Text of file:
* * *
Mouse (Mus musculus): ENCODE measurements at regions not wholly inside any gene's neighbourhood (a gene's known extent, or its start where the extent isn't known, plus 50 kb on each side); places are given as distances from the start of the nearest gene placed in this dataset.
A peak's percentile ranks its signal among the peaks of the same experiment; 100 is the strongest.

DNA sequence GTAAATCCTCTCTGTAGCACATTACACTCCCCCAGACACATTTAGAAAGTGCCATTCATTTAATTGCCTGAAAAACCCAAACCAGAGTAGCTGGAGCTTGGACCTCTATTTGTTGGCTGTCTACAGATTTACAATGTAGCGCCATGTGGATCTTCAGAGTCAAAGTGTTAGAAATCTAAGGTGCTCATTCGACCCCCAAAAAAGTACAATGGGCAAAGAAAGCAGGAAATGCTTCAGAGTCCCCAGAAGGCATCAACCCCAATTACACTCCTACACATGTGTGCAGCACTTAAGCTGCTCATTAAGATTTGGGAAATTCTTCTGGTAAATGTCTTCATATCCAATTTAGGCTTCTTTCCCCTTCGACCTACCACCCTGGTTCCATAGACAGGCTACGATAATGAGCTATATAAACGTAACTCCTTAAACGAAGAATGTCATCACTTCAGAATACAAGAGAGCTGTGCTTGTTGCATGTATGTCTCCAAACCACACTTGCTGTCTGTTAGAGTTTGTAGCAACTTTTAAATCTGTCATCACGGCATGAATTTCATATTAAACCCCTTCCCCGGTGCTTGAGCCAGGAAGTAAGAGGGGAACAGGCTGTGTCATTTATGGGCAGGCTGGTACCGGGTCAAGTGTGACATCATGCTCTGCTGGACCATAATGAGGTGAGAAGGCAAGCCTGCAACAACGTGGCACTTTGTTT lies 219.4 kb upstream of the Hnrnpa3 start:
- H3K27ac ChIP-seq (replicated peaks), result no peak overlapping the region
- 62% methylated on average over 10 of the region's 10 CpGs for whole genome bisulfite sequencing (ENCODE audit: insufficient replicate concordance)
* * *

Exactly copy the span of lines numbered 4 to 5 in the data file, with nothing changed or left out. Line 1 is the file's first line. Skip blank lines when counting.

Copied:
- H3K27ac ChIP-seq (replicated peaks), result no peak overlapping the region
- 62% methylated on average over 10 of the region's 10 CpGs for whole genome bisulfite sequencing (ENCODE audit: insufficient replicate concordance)